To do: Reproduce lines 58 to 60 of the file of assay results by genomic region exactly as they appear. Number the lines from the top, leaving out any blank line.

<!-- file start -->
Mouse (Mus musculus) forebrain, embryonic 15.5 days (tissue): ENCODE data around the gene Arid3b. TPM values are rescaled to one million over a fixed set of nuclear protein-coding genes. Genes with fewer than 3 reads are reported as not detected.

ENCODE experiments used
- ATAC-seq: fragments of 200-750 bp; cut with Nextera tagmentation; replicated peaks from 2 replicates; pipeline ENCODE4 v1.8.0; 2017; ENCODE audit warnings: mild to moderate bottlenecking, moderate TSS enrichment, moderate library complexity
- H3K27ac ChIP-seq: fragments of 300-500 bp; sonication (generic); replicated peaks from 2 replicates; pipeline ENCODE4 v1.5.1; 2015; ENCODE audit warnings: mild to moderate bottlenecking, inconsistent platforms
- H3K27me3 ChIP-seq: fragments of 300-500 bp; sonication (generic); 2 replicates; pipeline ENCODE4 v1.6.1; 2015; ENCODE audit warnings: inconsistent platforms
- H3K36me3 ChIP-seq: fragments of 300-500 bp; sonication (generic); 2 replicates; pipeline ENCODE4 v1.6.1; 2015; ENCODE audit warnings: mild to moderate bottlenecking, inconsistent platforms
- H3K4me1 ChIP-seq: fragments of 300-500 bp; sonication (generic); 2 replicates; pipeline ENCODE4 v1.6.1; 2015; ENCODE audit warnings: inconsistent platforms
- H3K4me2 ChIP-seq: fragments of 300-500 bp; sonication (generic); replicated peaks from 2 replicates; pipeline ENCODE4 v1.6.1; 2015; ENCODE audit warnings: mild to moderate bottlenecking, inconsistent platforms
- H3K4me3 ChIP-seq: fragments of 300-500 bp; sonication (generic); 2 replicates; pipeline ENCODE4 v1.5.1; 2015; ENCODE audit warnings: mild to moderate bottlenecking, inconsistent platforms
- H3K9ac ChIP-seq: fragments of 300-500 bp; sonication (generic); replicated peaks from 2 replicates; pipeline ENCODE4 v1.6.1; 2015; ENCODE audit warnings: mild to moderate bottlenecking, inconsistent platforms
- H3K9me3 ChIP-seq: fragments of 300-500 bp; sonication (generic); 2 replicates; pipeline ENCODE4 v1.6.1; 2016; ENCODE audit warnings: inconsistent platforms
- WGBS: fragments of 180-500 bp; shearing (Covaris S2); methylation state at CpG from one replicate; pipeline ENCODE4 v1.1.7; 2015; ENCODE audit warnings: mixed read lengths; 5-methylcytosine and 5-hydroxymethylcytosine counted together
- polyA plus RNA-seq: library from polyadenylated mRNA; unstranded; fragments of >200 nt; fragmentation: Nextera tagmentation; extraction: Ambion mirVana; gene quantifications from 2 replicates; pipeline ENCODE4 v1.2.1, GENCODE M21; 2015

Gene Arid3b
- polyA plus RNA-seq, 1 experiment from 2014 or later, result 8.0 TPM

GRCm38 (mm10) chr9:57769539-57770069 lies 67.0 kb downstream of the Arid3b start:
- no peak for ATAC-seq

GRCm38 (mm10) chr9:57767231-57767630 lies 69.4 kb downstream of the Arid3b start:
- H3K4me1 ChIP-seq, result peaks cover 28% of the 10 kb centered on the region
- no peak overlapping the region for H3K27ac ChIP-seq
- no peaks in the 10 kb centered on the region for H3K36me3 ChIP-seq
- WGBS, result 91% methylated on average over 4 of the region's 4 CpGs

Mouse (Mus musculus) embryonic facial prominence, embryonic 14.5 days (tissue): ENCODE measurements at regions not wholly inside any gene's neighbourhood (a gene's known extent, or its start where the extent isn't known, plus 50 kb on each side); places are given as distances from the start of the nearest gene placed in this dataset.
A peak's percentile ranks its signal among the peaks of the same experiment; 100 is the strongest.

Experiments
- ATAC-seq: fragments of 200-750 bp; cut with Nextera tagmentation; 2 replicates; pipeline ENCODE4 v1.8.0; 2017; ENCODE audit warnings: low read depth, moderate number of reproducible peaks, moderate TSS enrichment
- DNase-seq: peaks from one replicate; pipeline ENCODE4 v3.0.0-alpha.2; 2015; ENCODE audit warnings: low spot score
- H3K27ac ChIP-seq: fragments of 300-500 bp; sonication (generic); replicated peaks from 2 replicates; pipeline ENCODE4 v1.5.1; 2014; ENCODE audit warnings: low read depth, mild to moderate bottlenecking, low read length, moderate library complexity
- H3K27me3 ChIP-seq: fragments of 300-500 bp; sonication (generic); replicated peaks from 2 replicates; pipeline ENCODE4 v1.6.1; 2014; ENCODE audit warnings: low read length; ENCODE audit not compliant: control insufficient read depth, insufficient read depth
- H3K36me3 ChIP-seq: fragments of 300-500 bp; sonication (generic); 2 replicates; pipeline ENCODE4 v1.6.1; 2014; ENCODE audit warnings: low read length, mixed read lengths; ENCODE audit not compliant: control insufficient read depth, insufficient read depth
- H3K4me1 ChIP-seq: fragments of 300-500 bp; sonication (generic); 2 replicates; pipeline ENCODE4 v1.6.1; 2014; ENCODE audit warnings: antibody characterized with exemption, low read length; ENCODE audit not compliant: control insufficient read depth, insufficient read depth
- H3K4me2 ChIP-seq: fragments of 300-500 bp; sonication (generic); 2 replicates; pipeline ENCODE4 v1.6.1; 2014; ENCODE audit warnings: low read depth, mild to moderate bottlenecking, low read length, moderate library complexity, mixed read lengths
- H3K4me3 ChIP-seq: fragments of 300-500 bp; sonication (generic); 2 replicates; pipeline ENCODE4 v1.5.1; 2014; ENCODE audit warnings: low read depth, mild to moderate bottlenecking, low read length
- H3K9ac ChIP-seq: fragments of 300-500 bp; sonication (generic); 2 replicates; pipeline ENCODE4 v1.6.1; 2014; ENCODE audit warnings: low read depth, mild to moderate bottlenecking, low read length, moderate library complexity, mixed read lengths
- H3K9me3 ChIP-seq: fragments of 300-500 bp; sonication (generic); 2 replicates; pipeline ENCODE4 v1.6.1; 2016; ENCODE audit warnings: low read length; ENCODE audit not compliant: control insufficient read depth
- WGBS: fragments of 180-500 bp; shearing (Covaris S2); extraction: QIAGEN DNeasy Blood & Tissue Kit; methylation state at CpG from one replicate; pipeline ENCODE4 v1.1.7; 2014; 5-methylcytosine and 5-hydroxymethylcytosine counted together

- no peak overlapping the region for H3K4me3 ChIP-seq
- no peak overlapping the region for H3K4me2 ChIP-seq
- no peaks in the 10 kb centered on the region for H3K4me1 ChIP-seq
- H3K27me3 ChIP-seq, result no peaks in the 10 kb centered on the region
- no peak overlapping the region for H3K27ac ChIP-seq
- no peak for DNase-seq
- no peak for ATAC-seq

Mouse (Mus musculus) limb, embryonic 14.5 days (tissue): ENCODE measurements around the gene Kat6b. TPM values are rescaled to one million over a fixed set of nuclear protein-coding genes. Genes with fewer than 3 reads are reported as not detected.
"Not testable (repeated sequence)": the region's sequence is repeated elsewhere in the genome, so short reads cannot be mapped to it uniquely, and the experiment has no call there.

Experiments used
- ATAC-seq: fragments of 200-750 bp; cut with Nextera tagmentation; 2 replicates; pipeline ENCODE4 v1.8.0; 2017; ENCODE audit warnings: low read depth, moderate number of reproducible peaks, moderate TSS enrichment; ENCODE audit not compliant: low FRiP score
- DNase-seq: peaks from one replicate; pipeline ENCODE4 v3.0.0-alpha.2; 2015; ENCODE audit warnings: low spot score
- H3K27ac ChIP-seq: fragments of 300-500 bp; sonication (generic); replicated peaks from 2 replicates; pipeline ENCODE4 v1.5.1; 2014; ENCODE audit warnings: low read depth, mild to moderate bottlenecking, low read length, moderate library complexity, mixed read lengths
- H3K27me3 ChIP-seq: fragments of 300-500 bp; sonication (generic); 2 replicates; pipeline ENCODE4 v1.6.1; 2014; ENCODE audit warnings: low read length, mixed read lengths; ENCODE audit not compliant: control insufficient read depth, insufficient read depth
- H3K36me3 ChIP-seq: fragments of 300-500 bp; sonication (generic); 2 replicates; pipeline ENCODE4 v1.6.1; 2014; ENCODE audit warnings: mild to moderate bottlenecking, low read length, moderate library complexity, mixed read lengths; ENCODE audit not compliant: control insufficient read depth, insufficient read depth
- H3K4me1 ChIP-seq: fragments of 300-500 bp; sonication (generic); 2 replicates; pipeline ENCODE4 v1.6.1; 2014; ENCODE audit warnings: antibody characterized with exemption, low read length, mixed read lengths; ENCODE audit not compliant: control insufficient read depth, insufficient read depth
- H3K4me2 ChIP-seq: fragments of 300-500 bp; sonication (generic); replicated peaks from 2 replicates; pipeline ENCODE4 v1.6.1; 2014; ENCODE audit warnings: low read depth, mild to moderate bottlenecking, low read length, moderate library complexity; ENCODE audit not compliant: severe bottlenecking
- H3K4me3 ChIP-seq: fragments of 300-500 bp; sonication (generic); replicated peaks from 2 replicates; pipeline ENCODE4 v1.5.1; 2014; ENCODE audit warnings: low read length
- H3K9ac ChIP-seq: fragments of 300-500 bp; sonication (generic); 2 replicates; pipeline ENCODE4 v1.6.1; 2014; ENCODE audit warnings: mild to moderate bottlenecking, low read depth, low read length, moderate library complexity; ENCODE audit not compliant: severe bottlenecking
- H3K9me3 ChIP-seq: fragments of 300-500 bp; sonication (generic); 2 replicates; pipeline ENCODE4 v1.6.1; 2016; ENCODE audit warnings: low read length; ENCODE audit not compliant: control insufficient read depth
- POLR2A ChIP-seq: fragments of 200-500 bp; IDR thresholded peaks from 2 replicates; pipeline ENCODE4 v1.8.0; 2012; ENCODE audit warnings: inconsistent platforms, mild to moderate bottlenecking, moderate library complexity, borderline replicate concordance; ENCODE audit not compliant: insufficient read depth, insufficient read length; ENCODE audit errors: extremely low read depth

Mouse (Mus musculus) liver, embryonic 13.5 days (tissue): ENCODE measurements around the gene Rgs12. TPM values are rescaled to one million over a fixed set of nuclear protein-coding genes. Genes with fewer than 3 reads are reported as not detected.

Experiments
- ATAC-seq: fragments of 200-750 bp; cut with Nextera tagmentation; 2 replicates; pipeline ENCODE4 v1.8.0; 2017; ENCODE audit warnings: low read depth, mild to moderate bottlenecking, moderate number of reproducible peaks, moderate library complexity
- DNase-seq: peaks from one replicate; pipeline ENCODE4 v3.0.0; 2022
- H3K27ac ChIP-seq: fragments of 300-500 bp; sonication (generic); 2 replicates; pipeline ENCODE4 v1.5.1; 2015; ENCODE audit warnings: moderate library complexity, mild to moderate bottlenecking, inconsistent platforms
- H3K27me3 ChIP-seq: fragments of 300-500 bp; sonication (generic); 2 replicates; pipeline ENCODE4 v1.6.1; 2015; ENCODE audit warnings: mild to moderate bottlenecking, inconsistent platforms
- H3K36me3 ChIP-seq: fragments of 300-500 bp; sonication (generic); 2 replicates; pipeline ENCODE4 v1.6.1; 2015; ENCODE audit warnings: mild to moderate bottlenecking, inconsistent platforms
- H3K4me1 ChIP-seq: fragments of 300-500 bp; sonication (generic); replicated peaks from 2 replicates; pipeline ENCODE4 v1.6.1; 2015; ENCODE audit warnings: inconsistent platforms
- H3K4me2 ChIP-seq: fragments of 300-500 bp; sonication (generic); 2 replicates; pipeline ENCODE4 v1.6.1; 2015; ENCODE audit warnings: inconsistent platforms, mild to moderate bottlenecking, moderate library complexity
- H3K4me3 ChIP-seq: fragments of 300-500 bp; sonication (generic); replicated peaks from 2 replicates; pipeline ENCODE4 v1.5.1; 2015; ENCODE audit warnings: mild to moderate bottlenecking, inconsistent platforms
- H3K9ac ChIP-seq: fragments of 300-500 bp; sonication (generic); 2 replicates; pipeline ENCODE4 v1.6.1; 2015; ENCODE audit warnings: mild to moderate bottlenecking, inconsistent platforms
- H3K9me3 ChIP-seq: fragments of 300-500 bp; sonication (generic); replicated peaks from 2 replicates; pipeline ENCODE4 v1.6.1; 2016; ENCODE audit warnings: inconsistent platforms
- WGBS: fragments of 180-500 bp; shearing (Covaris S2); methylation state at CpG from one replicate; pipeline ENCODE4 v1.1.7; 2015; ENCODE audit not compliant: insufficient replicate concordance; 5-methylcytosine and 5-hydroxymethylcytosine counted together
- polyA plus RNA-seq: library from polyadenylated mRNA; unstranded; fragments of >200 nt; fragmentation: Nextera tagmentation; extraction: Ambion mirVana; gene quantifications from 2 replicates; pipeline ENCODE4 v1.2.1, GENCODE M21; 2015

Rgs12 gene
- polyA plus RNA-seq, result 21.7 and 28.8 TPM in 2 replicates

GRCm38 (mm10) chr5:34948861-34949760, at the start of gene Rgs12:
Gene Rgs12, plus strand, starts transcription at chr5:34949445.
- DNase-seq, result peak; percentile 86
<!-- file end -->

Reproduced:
Mouse (Mus musculus) liver, embryonic 13.5 days (tissue): ENCODE measurements around the gene Rgs12. TPM values are rescaled to one million over a fixed set of nuclear protein-coding genes. Genes with fewer than 3 reads are reported as not detected.

Experiments
- ATAC-seq: fragments of 200-750 bp; cut with Nextera tagmentation; 2 replicates; pipeline ENCODE4 v1.8.0; 2017; ENCODE audit warnings: low read depth, mild to moderate bottlenecking, moderate number of reproducible peaks, moderate library complexity